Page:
E-books cause publishing industry growth
The publishing industry has grown over the last three years, boosted mainly by soaring e-book sales.
Despite the unrelenting economic recession, the publishing industry actually appears to be growing.
According to Publisher's Weekly, a three year-long study from Bookstats of the publishing industry from 2008 through 2010 shows growth of 3.1% overall. In today's economic climate, significant industry growth anywhere in the publishing industry is a pleasant surprise.
The New York Times notes that this is the most accurate publishing industry survey yet, including data from a wide range of publishers and book genres.
However, that doesn't mean that all sectors of the publishing industry are succeeding. Media Bistro reports that mass market, hardcover, and paperback sales have all fallen about 2%.
So what's boosting the publishing industry?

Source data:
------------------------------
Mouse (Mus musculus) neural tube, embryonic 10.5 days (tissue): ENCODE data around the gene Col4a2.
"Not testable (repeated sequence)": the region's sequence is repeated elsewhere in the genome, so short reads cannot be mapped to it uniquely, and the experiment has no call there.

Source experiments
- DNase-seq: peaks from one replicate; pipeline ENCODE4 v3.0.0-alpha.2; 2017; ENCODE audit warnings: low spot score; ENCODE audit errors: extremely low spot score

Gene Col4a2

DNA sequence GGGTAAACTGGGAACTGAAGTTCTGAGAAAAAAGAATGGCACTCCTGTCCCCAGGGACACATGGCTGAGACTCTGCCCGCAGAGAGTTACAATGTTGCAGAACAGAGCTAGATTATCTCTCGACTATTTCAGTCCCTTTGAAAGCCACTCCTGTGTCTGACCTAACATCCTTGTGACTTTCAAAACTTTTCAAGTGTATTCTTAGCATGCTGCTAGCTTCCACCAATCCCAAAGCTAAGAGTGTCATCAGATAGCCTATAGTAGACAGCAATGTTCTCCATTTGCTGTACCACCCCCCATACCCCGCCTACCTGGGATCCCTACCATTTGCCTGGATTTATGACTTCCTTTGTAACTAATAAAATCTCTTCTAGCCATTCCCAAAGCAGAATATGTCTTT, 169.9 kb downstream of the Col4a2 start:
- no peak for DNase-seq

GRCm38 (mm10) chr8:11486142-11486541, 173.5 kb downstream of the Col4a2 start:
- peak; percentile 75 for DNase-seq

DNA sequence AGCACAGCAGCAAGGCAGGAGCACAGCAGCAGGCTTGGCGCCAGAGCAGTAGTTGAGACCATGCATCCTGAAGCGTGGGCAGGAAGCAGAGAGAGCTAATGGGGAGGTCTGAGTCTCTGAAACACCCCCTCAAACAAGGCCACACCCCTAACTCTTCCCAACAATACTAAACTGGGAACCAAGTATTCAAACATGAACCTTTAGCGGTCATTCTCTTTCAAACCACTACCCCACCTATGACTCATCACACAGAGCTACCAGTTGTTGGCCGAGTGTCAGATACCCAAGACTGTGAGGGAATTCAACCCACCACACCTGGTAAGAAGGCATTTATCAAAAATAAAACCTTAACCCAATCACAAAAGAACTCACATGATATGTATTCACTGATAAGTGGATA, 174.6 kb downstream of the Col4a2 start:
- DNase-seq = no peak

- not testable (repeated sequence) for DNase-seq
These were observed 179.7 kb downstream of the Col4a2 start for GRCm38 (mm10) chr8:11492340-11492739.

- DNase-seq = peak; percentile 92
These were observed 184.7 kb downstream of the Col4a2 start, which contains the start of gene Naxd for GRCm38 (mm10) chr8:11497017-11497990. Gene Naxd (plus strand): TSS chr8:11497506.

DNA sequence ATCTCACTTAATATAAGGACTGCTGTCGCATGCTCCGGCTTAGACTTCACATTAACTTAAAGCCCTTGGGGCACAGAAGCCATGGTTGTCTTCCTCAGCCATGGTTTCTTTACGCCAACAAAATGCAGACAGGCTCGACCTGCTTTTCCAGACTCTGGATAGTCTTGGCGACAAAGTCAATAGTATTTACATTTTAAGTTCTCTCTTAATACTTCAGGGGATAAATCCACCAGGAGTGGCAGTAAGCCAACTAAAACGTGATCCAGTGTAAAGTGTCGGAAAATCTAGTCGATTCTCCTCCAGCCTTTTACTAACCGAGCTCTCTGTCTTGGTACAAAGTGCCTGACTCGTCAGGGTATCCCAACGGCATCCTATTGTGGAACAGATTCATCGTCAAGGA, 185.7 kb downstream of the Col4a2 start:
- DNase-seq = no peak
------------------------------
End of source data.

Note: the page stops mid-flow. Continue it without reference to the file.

E-books appear to be the saving grace here. Publisher's Weekly says that sales of e-books rose about 39% between 2008 and 2010.
The current popularity of e-books is likely to due to the rise of cheap and easy to use e-readers, like the Nook and the Kindle. Pay about $140 for an e-reader and you can carry just about any book you want around with you in your pocket. It's not hard to see why e-book sales are so strong.
Sales of higher education books, including college textbooks, have jumped as well, going up about 23% says Publisher's Weekly. This could be due in part to a weak economy, suggests The New York Times, as discouraged job seekers may be more inclined to return to school when employment prospects are few.
The recession could also be responsible for the jump in both youth and adult fiction sales – 6.6% and 8.8% respectively – says The New York Times. In darker times, fiction is like a vacation – but cheaper. As jobs grow increasingly scarce, we can always bury ourselves in engrossing novels to escape from the pressures and stresses of the real world.
Gains in sales of e-books, fiction, and higher education textbooks have boosted an entire industry. In a week of grim economic tidings, it's a bright spot on the horizon.
Megan Wasson is a Monitor contributor.